Thursday, March 31, 2005

"Financial Planners" Amongst the Sheep

What do you do when there is a "financial planner" foraging amongst your DG members or churchmates?

What if you know as fact that the risks of "financial planning" include:
  • the inefficiency and inaccuracy of financial planning models (one study by KPMG found that 95% of certain models had significant errors, another by PwC found 91% of certain models tested had major errors that affected bottomline numbers by more than 5%!);
  • the incompetency of many financial planners in using financial planning models;
  • the dishonesty, lack of principle and flouting of fiduciary duties by most financial planners who are paid by commission on sales. Studies have shown that financial planners often recommended the most expensive products to boost their own pay;
  • whatever other risks you would associate with relying on tarot cards and tea leaves to plan your future (if you think this is too harsh, Forbes hired five highly recommended and impressively credentialled financial advisors to prepare a comprehensive financial plan for a 52 year old executive with a net worth of about US$2.0 million. Not surprisingly, the advice ranged all over the map. One planner said put 76% of assets in stocks, another only 20%. The moral of this story? It's important for investors to understand that like soothsaying, financial planning is not a science);
and what if you also know for fact that this particular "financial planner":
  • despite the fact that irresponsible practice of financial planning might do incalculable damage to people's finances and in some circumstances imperil their lives, is not adequately trained;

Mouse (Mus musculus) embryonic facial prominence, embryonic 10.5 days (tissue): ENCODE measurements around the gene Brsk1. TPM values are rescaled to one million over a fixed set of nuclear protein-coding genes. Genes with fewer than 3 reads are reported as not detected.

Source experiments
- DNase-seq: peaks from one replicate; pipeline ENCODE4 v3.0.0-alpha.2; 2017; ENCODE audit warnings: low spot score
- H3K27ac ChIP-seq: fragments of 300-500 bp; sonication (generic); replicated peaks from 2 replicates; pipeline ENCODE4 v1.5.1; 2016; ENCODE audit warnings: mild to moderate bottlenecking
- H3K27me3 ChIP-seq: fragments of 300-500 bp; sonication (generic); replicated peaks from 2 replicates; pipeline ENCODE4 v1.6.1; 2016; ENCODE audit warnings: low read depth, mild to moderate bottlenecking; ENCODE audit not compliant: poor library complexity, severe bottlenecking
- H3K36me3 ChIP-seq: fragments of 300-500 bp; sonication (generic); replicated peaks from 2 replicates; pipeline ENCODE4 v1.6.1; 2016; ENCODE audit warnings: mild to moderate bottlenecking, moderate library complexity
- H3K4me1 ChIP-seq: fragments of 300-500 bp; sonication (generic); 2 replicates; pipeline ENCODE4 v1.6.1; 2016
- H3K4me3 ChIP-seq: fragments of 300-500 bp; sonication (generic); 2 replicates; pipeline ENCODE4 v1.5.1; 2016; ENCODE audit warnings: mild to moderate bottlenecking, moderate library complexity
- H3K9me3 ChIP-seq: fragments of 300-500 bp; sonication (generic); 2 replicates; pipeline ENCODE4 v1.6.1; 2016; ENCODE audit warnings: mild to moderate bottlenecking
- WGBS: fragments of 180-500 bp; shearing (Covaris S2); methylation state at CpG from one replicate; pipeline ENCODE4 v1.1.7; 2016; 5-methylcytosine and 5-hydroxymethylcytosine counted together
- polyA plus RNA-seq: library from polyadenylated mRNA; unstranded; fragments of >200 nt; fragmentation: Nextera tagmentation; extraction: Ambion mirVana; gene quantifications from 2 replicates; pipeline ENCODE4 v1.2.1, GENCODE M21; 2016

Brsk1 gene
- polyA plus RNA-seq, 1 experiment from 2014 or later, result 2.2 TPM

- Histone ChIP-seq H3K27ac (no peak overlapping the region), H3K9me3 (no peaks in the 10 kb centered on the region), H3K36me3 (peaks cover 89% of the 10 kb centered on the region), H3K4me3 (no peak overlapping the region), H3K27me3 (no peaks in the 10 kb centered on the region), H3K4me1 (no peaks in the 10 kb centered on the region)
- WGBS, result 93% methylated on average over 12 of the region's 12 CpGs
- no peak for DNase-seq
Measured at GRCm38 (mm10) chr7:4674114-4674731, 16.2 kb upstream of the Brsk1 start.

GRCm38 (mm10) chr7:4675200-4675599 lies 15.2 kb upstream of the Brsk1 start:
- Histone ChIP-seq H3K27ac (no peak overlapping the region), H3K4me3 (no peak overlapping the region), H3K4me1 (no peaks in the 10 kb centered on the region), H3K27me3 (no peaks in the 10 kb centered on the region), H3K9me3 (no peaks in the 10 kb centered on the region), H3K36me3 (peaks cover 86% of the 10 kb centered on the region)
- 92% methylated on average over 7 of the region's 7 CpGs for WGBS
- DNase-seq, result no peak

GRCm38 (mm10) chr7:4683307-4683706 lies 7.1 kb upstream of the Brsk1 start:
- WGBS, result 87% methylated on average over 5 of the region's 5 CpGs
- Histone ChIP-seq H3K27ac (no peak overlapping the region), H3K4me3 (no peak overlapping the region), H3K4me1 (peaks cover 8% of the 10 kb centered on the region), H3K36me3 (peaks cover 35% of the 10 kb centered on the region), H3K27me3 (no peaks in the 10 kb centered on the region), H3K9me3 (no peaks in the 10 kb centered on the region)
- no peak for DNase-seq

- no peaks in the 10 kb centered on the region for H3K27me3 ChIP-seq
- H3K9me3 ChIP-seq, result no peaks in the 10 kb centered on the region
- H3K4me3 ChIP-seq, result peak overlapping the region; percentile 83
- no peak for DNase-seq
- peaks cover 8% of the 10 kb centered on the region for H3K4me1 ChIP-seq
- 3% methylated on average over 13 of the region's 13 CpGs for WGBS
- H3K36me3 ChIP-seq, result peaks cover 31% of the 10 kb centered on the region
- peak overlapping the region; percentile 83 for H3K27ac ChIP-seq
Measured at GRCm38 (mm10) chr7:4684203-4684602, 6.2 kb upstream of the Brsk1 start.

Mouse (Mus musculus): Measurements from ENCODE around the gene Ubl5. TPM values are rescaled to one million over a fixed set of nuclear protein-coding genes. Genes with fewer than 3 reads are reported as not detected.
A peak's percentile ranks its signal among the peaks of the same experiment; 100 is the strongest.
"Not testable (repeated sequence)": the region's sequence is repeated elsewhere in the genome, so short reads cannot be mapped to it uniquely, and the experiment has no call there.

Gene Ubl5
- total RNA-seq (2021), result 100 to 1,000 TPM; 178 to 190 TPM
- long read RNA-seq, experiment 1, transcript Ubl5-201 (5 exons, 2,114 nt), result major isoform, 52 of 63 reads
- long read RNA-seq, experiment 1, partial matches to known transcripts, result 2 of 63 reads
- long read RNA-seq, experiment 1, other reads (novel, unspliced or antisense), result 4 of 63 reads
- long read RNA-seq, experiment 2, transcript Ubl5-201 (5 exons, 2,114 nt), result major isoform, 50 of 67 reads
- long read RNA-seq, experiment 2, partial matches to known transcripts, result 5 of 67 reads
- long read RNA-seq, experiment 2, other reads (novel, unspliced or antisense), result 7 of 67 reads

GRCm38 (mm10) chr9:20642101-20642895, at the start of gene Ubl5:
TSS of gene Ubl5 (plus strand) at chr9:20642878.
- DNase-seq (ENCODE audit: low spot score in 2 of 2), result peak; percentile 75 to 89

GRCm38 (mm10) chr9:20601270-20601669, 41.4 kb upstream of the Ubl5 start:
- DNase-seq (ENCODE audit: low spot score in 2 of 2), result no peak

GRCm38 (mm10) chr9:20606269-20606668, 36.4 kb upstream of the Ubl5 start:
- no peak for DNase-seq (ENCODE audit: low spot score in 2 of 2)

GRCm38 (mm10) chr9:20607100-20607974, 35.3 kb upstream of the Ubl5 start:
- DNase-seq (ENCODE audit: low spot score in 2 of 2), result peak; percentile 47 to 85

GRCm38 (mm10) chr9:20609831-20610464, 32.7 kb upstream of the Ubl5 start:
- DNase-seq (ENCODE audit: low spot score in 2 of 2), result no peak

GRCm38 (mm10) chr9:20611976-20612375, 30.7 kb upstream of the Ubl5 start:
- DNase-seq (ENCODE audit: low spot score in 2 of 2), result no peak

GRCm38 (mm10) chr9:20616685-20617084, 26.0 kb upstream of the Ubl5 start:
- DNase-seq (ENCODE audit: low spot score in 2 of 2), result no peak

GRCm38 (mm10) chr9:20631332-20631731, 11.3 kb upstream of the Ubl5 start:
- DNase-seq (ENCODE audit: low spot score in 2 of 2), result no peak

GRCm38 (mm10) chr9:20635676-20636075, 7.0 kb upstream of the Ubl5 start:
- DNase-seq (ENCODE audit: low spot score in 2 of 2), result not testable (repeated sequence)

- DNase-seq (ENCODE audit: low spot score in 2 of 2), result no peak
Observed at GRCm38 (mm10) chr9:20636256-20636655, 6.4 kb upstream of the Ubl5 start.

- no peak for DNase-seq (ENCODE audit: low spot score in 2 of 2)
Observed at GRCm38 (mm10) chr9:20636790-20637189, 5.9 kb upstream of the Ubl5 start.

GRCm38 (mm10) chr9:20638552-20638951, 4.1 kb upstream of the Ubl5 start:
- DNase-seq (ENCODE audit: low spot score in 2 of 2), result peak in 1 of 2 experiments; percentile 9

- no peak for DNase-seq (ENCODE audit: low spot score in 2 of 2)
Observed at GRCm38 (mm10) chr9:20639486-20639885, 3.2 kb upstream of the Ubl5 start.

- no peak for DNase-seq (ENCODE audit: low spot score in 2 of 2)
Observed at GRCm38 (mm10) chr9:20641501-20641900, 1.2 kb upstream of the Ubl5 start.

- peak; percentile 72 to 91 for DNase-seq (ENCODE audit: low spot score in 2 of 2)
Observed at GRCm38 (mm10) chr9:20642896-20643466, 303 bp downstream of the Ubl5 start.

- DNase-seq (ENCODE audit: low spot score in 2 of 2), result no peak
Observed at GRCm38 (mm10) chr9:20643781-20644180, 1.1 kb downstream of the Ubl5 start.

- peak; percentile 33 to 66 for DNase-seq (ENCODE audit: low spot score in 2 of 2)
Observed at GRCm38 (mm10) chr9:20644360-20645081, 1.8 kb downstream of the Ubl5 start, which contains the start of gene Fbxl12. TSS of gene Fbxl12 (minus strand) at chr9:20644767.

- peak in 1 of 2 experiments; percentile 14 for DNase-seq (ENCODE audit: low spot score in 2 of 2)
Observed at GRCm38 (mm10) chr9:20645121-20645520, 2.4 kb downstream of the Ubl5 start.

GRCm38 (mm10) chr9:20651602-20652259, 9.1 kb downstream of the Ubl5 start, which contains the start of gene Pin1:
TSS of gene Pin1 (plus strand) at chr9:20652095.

• is working on a commission-basis, so it is imperative to her livelihood that the targets buy the products whether or not they really need them;
  • badgers almost everyone she knows in church to "meet and talk";
  • appears friendly and caring and good friends with her targets but "drops [them] like a hot potato" when they refuse to discuss financial planning with her;
  • has pressured people (because she cares for them and it's good for them and it's all "tailored to their needs and goals", of course) into buying products that they now realise they don't need but can't stop paying hefty monthly payments on because of the cutthroat penalty for default?
Some people have noted that they could understand the thoughts of this "financial planner"; ARPC is a financial planner's free buffet: so many people are in good paying jobs, young enough not to have started to plan their finances, have cash to spare, are naïve, idealistic and undiscerning enough not to doubt the word and intention of a Christian sister.

I spoke with her DG leader several months ago he agreed that it was not a good state of affairs but he thought we shouldn't discourage her because even if she had improper motives for coming to church and to DG, at least she would continue to have a chance to hear the gospel. And anyway, the people in church were adults and should be able to take care of themselves. We don't have to molly-coddle them from the world like the PAP does Singapore (or used to anyway).

But shouldn't the church, the gathering of God's people, be a place of rest from the world? Can we sit by and see this sort of thing happening without doing something about it? What about those people who have been and will be used and abused by her both financially and emotionally? What about the new people exploring church life who will be turned away by this sort of predatory behaviour?


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